On November 18th, 2012 at Survivor Series in Indianapolis, Indiana, the WWE Universe was introduced to three young men from WWE’s developmental program, NXT. Their names were Dean Ambrose, Seth Rollins, and Roman Reigns and they would come to identify themselves as The Shield, appearing to conquer injustice. Three and a half years later, we know them as three of the top superstars on the main roster, conquering between them every title a male performer can hold. But out of all three, it was Roman Reigns who was chosen to skyrocket to the top, holding the WWE World Heavyweight Championship three times since November 2015. His current title run, as well as his last year and a half in WWE, seemed to have been marred by his tumultuous relationship with the WWE Universe. Without them in his corner, he is a man at odds with the very people he is meant to be entertaining. Is Reigns doomed to a career shadowed by his inability to find a connection with his audience, or is there still some way to save the Roman Empire from falling? They say hindsight is 20/20, so perhaps a look back can set the record straight on what went wrong.
When revisiting the first six month of Reigns’ existence on the main roster as The Powerhouse of The Shield, the first thing we have to acknowledge is that he never would have gotten over at all if he wasn’t a part of something special. The Shield will likely go down in WWE history as one of the greatest factions of all time. Their work inside the ring was impeccable. When you go back and watch their six-man tag matches, Michael Cole repeatedly addresses the fact that any member of The Shield is willing to sacrifice himself for the good of the team – there is no ego among these men (at least, for now.) There is, however, a certain amount of nuance to how the team is constructed. When cutting promos, much of the dialogue is delivered by Dean Ambrose (arguably the best of the three on the mic.) During matches, it’s Seth Rollins whose voice is most often heard encouraging and directing from the ring apron. Reigns’ job in these situations is to deliver the button on the end of promo segments, usually whatever The Shield’s catchphrase is at the moment as well as cementing The Shield’s stance as The Hounds of Justice with his animalistic howls in the ring. He doesn’t say much, but when he utters any sound it’s completely frightening. Roman’s real job seems mostly at first to look intimidating, bring the pain in their matches, and be a solid base for the triple powerbomb The Shield became so notorious for using.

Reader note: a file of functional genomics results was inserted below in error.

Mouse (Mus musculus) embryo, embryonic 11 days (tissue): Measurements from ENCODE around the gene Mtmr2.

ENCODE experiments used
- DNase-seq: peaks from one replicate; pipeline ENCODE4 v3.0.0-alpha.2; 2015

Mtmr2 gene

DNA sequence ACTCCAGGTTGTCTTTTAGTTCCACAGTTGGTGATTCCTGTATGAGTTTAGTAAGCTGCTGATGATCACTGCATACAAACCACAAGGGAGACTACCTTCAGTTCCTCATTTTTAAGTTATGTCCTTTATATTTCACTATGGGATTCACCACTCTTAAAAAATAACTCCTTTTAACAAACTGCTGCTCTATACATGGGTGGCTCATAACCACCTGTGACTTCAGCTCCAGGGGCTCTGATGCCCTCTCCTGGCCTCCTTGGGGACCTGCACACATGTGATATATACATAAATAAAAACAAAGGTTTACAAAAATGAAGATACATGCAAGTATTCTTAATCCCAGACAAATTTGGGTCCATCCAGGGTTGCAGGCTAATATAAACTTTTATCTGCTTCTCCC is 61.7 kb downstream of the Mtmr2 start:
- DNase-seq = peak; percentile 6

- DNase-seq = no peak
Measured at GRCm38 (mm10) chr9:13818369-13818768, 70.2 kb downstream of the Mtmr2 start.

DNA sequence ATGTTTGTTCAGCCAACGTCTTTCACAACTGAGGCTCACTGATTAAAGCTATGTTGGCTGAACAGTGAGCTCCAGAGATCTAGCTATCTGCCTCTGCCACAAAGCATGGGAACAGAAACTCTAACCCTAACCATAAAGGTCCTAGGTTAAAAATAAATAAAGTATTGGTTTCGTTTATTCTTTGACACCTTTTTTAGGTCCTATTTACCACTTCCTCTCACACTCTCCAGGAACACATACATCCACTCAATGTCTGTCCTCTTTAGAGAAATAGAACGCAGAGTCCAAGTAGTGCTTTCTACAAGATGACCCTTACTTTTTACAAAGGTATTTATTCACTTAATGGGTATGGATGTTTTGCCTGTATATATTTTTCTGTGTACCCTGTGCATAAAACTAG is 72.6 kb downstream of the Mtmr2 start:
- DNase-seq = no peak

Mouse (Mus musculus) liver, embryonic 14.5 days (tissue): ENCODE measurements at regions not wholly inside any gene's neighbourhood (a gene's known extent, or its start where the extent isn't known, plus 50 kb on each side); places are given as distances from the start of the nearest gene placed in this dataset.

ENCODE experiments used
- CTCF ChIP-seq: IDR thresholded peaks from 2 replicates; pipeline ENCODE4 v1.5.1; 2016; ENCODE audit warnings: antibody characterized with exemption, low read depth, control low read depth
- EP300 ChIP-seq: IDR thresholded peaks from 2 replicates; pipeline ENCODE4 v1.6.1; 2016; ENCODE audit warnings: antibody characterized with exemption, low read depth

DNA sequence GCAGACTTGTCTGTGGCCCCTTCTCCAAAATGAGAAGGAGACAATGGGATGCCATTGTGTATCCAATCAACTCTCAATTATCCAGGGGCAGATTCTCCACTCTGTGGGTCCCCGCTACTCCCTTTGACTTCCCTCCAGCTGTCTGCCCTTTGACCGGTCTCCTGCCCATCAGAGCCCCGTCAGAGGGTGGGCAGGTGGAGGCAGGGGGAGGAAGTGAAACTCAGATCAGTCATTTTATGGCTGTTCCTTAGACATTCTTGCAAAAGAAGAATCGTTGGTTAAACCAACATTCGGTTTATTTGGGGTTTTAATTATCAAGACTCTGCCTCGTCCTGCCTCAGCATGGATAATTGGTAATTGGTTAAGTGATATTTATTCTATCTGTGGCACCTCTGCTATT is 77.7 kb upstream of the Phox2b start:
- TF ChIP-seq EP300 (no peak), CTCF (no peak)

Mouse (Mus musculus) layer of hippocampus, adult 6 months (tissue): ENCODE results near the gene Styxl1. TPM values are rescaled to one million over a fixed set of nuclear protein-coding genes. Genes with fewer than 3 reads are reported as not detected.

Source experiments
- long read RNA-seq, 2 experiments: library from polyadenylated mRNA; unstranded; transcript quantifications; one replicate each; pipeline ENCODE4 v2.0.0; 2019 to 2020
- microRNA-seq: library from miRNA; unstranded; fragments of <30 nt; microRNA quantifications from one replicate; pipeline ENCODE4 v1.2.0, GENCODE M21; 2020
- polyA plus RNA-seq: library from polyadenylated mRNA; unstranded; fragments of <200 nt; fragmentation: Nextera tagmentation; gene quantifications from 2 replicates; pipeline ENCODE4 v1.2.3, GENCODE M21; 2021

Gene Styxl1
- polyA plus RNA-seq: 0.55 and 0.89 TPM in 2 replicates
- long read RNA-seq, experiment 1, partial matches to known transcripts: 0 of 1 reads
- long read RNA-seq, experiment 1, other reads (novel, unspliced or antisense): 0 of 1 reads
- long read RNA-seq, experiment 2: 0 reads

During The Shield’s first six months on WWE television, we see them utilize this triple powerbomb maneuver on many of the main roster’s biggest stars: Ryback, Daniel Bryan, John Cena, and even The Undertaker. We may not realize it at first, but there is psychology to this being a move specific to The Shield. It is a move that utilizes all three individuals: Rollins and Ambrose lift their victim up onto Reigns’ shoulders and all three are in contact with their opponent as he is slammed down onto the mat or through a table. But it is important to note that this assisted powerbomb is occasionally done with only two people (as in the case of their first match at TLC in 2012 against Team Hell No and Ryback) when only one of Ambrose or Rollins lifts their opponent onto Reigns’ shoulders and assists in the maneuver. It’s Reigns who is integral, and not just at this moment.